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Cleaning out wooden pots

I was wanting to build some wooden pots from old second hand timber. However, before I put any potting mix or plants in them, and also on a regular basis, I would like to clean them to prevent fungi and disease. What products could one use to due the job in an organic way? How difficult is it to clean a wooden pot properly? Should I treat the inside of the pot with any natural oils or something alike to seal the timber?



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Super Green Thumb
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Joined: Wed Jul 05, 2006 12:17 am
Location: Western PA USDA Zone 6A


Hello and welcome to you. I use wooden training boxes in bonsai culture and they hold up reasonably well, just don't expect them to last forever. Since the material is recycled it is all a bonus anyway. A 10% bleach solution can be used to clean them initially. I am not sure if this would qualify as organic though. Please ensure that they have adequate drainage, some feet would be a good idea as well.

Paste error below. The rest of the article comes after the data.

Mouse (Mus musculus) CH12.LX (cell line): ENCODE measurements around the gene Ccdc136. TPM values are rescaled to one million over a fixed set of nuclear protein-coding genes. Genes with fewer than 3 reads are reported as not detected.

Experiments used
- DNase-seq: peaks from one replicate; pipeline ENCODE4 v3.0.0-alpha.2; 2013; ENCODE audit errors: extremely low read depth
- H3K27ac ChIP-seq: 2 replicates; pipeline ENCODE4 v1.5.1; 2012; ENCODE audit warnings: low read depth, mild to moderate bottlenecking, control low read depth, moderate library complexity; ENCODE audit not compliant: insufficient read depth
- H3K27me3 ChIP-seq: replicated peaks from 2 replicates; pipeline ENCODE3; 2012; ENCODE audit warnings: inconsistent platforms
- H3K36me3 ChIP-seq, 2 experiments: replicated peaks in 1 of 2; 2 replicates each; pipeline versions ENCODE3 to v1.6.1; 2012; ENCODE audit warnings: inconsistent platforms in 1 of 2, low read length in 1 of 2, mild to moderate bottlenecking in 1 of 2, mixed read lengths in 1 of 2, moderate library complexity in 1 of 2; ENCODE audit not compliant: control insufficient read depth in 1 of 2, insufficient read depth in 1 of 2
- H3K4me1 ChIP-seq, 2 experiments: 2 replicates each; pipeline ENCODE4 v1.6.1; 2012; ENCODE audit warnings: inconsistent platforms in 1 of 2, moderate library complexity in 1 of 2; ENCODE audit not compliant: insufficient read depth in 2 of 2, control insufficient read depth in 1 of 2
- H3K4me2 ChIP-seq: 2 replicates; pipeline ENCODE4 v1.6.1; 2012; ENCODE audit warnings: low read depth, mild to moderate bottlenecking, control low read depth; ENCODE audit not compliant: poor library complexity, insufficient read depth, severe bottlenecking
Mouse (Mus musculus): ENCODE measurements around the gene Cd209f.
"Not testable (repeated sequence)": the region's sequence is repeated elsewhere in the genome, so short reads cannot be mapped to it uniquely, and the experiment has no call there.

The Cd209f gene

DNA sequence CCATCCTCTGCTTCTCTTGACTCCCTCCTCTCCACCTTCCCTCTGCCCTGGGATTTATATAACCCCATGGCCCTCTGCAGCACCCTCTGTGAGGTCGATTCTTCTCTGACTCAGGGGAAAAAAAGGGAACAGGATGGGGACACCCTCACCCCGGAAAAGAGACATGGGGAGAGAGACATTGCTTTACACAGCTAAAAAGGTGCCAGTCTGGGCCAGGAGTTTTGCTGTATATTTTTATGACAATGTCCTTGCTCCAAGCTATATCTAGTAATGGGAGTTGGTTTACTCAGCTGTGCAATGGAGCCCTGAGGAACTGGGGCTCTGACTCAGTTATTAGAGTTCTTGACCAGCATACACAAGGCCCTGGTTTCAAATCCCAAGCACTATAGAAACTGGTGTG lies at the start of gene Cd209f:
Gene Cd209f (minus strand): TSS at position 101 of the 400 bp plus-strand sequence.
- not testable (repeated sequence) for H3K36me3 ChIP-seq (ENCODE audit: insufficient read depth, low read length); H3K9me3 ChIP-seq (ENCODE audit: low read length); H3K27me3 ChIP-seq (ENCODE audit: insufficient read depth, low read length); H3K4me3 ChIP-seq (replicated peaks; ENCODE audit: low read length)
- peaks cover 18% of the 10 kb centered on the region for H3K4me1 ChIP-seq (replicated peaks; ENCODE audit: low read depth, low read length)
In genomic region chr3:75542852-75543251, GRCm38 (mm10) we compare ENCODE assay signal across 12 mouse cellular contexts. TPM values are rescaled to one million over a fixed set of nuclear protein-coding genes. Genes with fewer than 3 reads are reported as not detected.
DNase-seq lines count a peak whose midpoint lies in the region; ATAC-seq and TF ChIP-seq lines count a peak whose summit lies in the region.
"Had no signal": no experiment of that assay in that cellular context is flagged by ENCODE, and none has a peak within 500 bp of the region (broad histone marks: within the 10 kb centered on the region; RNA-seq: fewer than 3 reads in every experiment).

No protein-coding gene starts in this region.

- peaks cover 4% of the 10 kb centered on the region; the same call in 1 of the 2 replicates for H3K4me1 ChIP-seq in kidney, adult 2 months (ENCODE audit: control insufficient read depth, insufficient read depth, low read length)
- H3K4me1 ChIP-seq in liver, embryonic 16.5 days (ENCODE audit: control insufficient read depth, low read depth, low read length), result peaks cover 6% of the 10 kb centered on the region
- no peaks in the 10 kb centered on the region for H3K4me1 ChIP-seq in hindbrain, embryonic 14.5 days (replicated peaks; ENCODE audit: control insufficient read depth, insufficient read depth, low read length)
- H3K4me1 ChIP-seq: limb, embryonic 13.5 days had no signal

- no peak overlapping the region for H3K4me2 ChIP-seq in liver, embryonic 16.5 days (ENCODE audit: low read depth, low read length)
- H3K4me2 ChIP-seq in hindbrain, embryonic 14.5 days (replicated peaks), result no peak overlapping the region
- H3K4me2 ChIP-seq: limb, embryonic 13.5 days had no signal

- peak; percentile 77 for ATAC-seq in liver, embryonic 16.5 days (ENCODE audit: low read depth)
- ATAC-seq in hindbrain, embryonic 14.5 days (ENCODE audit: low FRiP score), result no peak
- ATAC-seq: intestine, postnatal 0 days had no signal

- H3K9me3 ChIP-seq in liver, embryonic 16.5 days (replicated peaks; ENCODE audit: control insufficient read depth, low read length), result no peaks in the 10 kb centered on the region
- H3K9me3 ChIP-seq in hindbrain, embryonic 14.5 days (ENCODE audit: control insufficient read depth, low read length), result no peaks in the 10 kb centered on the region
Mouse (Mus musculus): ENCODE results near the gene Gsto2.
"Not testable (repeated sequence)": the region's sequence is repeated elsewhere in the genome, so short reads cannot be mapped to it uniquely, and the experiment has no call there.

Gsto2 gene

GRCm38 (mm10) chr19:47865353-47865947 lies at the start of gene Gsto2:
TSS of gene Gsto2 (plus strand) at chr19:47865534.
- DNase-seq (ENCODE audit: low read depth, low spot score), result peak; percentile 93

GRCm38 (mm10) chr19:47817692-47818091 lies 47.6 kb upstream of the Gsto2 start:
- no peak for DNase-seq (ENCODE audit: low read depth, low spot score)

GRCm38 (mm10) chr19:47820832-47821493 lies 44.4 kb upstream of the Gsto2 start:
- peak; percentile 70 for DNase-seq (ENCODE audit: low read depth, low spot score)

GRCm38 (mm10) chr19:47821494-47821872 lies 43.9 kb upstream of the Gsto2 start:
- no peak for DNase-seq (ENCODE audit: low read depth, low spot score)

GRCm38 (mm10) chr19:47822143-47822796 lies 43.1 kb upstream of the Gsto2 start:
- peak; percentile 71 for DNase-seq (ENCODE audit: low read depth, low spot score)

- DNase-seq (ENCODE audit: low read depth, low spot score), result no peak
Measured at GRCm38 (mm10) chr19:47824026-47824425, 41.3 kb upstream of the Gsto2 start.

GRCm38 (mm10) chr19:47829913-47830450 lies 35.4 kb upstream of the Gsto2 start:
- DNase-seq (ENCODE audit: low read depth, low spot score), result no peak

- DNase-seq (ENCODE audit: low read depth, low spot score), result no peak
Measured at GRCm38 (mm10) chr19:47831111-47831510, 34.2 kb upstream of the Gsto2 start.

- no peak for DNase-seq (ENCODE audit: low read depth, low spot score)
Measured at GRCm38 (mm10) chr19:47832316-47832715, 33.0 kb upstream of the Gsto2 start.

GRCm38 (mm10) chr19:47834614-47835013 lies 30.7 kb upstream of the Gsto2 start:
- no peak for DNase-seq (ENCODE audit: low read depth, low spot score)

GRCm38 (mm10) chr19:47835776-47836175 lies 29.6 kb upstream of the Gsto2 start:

Super Green Thumb
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Joined: Thu Oct 21, 2004 5:58 pm
Location: Victoria, BC

Most of the fungi and bacteria and for that matter protozoans that you will find living on and in old woood will not be pathogenic. The small number of pathogens living in that environment will be vastly outnumbered by beneficial bacteria, fungi and protozoans.

Of course, they will be breaking down the wood and creating new soil for you plants to grow in. So, the relative chances of your plants acquiring a disease from composting organisms is pretty low.

Basically, what I am saying is that unless the wood has been treated with some sort of toxic compound or painted with a lead based paint, you shouldn't need to worry about cleaning them.

Just make sure that you don't use a sterilized soil when potting up your plants and add some non sterilized compost to the mix.

With the soil organisms that will already be in and on the wood, you will have a great soil community and your plants will be healthy and grow vigorously because of this with less chance of disease.

Disease usually occurs when we do all this cleaning and stripping of flora and fauna because we wash away and kill all the beneficial organisms that keep the pathogens at bay.

I will also provide this advice:

Spray your plants with a foliar spray of aerated compost tea (that you can brew at home if you like) to provide the foliage with a healthy population of flora and fauna.

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